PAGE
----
Winglets help refine flow and increase efficiency

Paris Air Show » 2005
December 12, 2006, 11:53 AM

Conventional winglets have come to be widely used on airliners, whether in the form of the Airbus A320’s wingtip fence or the up-swept devices characteristic of the A330/340 and Boeing 747-400. And if winglets are good, shouldn’t bigger ones be even better? Wingmaker Airbus UK has been investigating their potential.

Michael Smith, Airbus UK’s engineering product manager, research and technology, told the Royal Aeronautical Society’s recent annual conference in London that winglets affect aerodynamic benefits at both high and low speeds. The mod adds aerodynamic efficiency in cruise and at low speeds, resulting in improved mission performance, notwithstanding the increase in overall weight and wing loads.

Adding a winglet introduces a bending moment at the wing root, which a strengthened, hence, heavier structure must counter. A relatively small increase in the wing root bending moment can produce a large reduction in drag, and increasing the size of a winglet can produce a big improvement in aerodynamic drag, but with more profile drag as well as an increase in the bending moment. In fact, increasing wing twist as weight increases can easily result in disbenefit, Smith said.

Increased wing loads, meanwhile, accompany reduction in vortex drag, so designers must control the direct force induced by the winglet, for example by varying the angle. Also, at higher speeds vortex drag remains lower but profile drag and wave drag increase.

As part of the project called Aircraft Wing with Advanced Technology Wing Operation (Awiator), Airbus fitted an A340-300 with large winglets–each 13 feet long and 6.5 feet wide–designed and built by GKN Aerospace Services (GKNAS). The project involves 23 European industry and academic partners and 50 percent funding from the European Commission.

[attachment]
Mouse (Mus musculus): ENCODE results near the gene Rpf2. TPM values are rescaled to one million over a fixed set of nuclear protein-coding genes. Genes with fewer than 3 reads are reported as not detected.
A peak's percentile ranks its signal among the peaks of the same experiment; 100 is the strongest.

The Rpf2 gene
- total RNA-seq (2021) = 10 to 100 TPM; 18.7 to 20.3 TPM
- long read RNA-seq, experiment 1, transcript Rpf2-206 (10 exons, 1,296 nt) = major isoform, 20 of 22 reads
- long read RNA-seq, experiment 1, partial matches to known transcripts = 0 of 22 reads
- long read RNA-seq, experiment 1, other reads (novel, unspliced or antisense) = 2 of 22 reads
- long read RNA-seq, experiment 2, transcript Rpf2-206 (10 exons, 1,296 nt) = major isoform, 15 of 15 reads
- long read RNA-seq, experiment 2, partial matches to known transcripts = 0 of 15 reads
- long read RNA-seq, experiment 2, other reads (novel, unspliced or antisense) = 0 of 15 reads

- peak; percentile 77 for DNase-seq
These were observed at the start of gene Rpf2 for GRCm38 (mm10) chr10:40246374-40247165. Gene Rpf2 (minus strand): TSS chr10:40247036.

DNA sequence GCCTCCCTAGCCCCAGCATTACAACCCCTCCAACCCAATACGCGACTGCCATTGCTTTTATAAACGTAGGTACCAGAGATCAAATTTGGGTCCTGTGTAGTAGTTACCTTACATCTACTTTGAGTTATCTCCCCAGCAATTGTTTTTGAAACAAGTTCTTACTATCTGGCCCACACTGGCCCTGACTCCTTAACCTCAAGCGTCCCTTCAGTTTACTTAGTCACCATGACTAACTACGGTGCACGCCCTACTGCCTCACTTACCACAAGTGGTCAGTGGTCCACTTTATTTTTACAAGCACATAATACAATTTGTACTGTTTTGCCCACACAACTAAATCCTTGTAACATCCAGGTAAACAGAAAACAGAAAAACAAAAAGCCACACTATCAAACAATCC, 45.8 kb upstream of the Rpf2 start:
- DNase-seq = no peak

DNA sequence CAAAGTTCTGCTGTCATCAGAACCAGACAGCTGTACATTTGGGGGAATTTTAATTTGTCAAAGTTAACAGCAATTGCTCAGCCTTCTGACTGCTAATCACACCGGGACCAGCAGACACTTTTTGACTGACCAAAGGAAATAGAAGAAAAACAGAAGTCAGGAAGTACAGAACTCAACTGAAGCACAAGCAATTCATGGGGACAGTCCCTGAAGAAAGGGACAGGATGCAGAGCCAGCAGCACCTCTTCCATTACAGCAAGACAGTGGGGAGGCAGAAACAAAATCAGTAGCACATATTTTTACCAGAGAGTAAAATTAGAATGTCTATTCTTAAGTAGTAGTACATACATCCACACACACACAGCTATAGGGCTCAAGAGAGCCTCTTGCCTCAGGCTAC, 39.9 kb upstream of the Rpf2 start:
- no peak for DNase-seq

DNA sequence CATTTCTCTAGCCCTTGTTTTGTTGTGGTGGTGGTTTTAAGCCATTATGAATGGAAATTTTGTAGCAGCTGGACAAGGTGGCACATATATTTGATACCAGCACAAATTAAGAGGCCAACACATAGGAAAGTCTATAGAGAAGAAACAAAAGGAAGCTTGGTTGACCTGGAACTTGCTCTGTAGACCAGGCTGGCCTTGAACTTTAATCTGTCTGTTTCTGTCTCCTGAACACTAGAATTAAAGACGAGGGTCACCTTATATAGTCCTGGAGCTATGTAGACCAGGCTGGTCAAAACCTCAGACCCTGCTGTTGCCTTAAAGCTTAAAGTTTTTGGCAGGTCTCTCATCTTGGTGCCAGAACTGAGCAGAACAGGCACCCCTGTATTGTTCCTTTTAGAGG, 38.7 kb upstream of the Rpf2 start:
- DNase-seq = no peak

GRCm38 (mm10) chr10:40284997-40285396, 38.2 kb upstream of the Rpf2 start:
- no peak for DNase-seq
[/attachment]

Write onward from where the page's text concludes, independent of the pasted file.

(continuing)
Testing included 40 hours of flying with the large winglets and some tests with no winglets, Smith said. And while designers seriously considered large winglets for the A380, they opted not to use them because they found the classic Airbus wingtip fence most effective.

Large winglets constitute just one of an array of tools for cutting drag, he added. Others include an increase in span, conventional winglets, wingtip fences and innovative devices; the selection of the most appropriate depends on the balance between aerodynamic performance and increased weight.

The €80 million ($98 million) Awiator program held two objectives: increase European competitiveness in the aerospace sector and address environmental issues. According to GKNAS, a 1-percent reduction in drag on an ultra-high capacity aircraft would result in an estimated 65-nm increase in range or a 6,200-pound reduction in the fuel requirement.

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